Oh, yes. I just said THAT I'm not sure at what point saying "happy holidays" became a dirty phrase, but it seems to most Christians it is. I'll stand up right along with the rest of you and say that secularism has way overstepped into Christmas, and that that's not okay. I'll scream from the rooftops that it's not okay to be banned from saying "Merry Christmas" or having anything to do with Christ associated with Christmas. No, those things aren't okay, but let me ask you this, why then, do they happen? Why do stores put out Christmas stuff before Halloween? Why are people afraid to say Merry Christmas? Why are people more focused on buying their "holiday trees" and Sponge Bob yard ornaments than on goodwill and peace to their fellow man? Why do we hear so many people say they are tired of Christmas, or they aren't celebrating next year? Why?
I'll tell you why. Because we allow it. We have allowed secularism to infiltrate our lives so deeply that even those that claim to know the Lord have become part of the problem, and not of the solution. I see so many posts on Facebook saying "it's Merry Christmas, not Happy Holidays" and I have to laugh because of who's posting them. I don't care what you SAY as long as your actions match your words. If you want to whine about people saying "happy holidays" instead of "merry Christmas" then you had sure as heck had better be living in a way that says you're celebrating the birth of Jesus Christ, and not just some over commercialized, over secularized generic holiday. If you were out punching people on Black Friday for a toy for Santa to bring to your kid, slink past every donation bucket and bell ringer you pass, if you ignore every angel tree and person in need, if you skip church to wrap presents, then you my friend had better be telling people "happy generic holiday" because THAT is what you are celebrating.
If you want to claim you're celebrating Christmas, then ACT LIKE IT! Teach your kids about why we give and receive gifts at Christmas, tell them about the birth of Christ, make their Christmas MEAN something, drop a few extra bucks in that donation bucket, help a family in need, faithfully attend church, let someone that's hurting cry on your shoulder, make time to go to a retirement home and hang out with folks that don't have family, make a point to smile at everyone you meet, give a patient smile to every frazzled cashier, and mom with a toddler on a melt down you see. Be the light of Christ. Make an honest effort to not only say it, but act it, and believe it. Then, you can scream "Merry Christmas" from the rooftops. We should be living this way all year, but yes, a little more so during Advent, and Christmas.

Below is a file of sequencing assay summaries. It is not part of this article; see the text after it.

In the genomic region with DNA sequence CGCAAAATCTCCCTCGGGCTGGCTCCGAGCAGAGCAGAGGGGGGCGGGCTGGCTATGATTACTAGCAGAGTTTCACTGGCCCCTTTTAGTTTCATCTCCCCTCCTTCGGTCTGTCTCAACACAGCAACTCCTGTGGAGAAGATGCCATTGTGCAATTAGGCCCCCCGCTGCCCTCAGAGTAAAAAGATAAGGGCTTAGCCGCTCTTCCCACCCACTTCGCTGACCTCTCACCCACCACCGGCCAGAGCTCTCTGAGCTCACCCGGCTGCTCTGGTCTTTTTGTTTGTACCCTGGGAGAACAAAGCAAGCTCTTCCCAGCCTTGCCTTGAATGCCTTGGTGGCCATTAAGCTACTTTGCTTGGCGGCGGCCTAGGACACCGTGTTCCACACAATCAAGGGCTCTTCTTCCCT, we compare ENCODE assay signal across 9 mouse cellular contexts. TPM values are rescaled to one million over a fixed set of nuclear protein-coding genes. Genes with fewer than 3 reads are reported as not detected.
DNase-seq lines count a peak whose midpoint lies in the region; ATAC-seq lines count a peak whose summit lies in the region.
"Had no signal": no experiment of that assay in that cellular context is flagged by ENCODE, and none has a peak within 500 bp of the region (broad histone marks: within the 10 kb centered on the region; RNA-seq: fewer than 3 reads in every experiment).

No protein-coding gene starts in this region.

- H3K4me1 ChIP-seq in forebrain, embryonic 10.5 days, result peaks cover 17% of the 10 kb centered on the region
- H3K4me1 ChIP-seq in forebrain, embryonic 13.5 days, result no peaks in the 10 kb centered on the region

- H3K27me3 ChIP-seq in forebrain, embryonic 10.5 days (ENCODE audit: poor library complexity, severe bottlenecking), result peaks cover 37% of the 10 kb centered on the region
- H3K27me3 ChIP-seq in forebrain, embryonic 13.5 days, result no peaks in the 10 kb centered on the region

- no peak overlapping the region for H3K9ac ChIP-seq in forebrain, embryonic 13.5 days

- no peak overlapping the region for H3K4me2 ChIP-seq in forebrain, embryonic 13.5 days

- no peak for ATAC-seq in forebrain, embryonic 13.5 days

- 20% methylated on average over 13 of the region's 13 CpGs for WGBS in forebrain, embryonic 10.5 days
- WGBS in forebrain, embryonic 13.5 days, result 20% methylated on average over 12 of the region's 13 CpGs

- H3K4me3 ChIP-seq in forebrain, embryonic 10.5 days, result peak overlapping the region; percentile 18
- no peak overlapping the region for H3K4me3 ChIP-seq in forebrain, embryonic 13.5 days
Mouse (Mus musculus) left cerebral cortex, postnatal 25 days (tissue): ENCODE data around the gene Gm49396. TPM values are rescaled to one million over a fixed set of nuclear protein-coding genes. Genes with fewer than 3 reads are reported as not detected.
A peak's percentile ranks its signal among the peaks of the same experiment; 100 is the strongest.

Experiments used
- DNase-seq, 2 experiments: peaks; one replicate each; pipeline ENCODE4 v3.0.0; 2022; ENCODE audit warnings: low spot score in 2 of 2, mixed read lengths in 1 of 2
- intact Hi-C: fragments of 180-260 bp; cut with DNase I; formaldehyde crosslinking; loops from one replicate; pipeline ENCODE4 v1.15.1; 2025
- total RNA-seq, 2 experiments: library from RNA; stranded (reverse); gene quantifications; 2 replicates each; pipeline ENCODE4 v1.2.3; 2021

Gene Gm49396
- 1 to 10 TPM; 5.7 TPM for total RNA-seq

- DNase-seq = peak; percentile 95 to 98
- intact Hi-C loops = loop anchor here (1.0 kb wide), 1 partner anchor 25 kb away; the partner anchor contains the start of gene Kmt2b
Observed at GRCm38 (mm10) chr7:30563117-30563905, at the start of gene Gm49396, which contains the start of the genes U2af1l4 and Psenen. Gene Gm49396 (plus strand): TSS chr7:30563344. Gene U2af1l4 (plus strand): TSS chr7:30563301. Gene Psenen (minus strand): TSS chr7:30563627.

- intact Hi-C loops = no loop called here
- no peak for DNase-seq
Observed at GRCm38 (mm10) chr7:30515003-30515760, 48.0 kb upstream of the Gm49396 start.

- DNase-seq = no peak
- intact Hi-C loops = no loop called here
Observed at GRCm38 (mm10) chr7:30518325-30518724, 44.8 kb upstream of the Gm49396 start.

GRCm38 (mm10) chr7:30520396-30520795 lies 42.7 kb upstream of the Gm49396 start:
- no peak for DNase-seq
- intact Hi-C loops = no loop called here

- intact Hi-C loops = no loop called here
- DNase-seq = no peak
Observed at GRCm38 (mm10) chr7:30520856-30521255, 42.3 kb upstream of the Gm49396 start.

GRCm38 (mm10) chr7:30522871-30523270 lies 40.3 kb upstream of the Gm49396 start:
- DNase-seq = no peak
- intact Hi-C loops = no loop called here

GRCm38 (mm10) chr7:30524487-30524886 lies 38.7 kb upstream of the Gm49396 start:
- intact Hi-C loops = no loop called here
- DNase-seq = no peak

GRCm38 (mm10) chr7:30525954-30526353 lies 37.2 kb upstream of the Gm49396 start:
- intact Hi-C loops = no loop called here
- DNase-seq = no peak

If we didn't buy Christmas decorations in October, they wouldn't sell them. If we didn't decorate our homes in November, they wouldn't start the music and movies then. If we truly focused on Christ, on the true reason for the season, if we took time to ponder and contemplate the wonder and miracle of Christmas, no one would be "burnt out" on it. People get tired of "holidays" not Christmas. We get tired of the frivolous stuff, the secularism, the in your face, never ceasing, bright lights, and the go, go, go we associate with this time of year. That's not Christmas, that's a holiday. We don't get tired of the wonder and awe at the birth of Christ, we don't get tired of pondering Mary, and angels, and God.
If you don't want to celebrate Christmas, fine. But don't take away my right to do so. Don't get offended when I respond "Merry Christmas" if you want to celebrate a generic holiday, and call it Christmas, well, don't be surprised when I respond "By the looks of it, I think you meant to say, 'happy random holiday'" and if you don't think I would say that to your face, then you don't know me very well.
You've heard the old adage, "practice what you preach" that's all I'm saying, folks. People couldn't give a hoot what you say, however they care a whole lot about what you do about what you say. If you say it, I want your actions to back it up as proof. I try very hard to do just that, and hope you do too.